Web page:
What is Irritable Bowel Syndrome (IBS)?
Irritable Bowel Syndrome, or IBS, is a common gastrointestinal disorder that affects the large intestine (colon). It is a chronic condition characterized by recurring abdominal pain, discomfort, and changes in bowel habits. IBS is a functional disorder, meaning there are no structural abnormalities or visible signs of disease in the digestive tract.
While the exact cause of IBS is unknown, it is believed to involve a combination of factors, including abnormal muscle contractions in the intestines, heightened sensitivity to pain, and disturbances in the communication between the brain and the gut.
Causes and Triggers of IBS:
The exact causes of IBS are not fully understood. However, several factors can contribute to the development and exacerbation of symptoms.
- Gut-Brain Dysfunction: There may be disruptions in the communication between the brain and the gut, leading to abnormal sensations and motility in the intestines.
- Abnormal Intestinal Contractions: Individuals with IBS may experience stronger or weaker contractions in the colon, affecting the movement of stool through the digestive tract.
- Food Sensitivities: Certain foods and beverages, such as fatty foods, dairy products, caffeine, and alcohol, can trigger or worsen IBS symptoms.
- Stress and Emotional Factors: Psychological stress, anxiety, and depression can impact the functioning of the digestive system, exacerbating IBS symptoms.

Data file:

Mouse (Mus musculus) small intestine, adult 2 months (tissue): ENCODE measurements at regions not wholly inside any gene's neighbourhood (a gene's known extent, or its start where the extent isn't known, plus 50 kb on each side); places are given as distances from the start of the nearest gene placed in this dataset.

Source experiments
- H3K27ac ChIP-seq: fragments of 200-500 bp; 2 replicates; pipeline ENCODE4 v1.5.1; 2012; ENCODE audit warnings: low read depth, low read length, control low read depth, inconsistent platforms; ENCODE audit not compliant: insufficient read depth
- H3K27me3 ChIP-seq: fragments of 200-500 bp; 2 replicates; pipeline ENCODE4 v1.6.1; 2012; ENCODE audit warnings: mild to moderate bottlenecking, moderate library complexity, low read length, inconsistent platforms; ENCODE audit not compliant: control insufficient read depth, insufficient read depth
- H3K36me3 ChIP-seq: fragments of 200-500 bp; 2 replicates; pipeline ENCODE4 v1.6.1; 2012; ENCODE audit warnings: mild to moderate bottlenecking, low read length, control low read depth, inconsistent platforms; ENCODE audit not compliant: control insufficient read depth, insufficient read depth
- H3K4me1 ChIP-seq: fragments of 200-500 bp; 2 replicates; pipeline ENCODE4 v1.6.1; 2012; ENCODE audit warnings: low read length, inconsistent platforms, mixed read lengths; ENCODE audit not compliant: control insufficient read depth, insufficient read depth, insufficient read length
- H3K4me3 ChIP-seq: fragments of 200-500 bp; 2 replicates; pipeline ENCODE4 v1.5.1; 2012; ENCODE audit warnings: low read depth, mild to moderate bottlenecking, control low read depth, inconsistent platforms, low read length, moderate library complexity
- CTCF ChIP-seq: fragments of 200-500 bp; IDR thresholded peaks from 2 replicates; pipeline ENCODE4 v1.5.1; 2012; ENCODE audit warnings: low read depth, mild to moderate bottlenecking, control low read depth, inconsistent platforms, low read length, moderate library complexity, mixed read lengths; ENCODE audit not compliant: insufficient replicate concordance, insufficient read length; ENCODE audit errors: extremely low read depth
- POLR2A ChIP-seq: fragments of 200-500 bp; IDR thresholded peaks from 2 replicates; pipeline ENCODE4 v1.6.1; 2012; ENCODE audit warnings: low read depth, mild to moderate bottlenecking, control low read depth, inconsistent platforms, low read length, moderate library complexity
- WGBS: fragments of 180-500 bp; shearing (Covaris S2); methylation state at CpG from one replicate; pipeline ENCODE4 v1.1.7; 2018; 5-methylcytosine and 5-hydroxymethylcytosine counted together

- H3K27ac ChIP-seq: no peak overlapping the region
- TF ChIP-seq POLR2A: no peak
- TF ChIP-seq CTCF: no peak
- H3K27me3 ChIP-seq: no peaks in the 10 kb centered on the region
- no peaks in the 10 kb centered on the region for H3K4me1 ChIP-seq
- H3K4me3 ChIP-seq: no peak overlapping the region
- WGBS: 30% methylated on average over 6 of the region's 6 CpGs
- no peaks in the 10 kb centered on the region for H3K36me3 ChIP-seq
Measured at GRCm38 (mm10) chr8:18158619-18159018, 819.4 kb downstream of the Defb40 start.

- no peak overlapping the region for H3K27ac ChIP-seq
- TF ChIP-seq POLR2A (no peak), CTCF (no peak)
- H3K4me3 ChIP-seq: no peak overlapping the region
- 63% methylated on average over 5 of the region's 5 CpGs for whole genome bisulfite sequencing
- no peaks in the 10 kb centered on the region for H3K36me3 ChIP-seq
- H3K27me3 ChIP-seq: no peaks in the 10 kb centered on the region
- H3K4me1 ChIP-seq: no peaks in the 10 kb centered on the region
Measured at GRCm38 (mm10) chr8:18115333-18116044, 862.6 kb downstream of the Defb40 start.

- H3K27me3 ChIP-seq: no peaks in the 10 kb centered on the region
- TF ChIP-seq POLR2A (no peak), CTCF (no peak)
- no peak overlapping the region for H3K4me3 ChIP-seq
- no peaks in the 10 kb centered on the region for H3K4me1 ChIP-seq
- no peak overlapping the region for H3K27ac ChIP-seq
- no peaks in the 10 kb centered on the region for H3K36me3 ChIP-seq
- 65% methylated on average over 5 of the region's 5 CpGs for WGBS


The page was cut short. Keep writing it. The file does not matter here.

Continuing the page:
- Changes in Gut Microbiota: Imbalances in the gut microbiome, the community of bacteria in the digestive system, may play a role in IBS development.
Symptoms of IBS:
The symptoms of IBS can vary from person to person and may fluctuate over time.
Common signs and symptoms include:
- Abdominal pain or discomfort: Typically, this pain is relieved by having a bowel movement.
- Altered bowel habits: This can manifest as diarrhea, constipation, or both (alternating between the two).
- Changes in stool consistency: Stools may be hard and lumpy or loose and watery.
- Bloating and abdominal distension: Many individuals with IBS experience bloating, which is often relieved after passing gas or having a bowel movement.
- Urgency and incomplete evacuation: Feelings of urgency to have a bowel movement, even when the bowel is empty, or a sense of incomplete evacuation after a bowel movement.
- Identify and avoid trigger foods that worsen symptoms.
- Consider a low-FODMAP diet under the guidance of a registered dietitian.
- Ensure adequate fiber intake through foods or supplements.